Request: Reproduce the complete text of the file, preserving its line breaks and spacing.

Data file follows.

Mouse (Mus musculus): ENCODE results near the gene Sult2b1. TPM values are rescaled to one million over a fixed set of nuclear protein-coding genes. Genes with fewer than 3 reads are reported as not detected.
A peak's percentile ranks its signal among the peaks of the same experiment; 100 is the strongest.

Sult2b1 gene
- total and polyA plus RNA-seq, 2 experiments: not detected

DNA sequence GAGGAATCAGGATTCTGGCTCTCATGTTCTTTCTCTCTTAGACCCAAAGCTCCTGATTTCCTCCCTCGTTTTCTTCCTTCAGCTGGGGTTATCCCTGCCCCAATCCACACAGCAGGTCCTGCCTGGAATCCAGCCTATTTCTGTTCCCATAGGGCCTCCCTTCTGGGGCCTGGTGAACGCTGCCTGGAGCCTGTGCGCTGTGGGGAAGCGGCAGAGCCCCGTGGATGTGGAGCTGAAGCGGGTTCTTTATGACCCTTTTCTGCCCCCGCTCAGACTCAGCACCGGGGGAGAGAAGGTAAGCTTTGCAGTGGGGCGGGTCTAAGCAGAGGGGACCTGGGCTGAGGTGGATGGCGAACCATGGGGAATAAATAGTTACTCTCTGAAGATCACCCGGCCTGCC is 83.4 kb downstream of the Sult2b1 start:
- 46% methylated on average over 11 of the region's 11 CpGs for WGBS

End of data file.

Mouse (Mus musculus): ENCODE results near the gene Sult2b1. TPM values are rescaled to one million over a fixed set of nuclear protein-coding genes. Genes with fewer than 3 reads are reported as not detected.
A peak's percentile ranks its signal among the peaks of the same experiment; 100 is the strongest.

Sult2b1 gene
- total and polyA plus RNA-seq, 2 experiments: not detected

DNA sequence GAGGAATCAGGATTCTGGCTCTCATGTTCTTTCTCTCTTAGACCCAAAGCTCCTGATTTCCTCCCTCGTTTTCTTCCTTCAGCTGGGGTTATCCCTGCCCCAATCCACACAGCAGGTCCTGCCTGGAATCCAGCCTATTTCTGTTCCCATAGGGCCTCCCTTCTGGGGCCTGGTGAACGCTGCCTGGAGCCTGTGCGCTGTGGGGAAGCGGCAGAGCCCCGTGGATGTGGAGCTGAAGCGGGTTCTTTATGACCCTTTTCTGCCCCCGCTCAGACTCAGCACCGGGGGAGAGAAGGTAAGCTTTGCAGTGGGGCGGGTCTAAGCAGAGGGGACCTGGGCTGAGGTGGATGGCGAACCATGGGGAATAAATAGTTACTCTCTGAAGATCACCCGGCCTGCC is 83.4 kb downstream of the Sult2b1 start:
- 46% methylated on average over 11 of the region's 11 CpGs for WGBS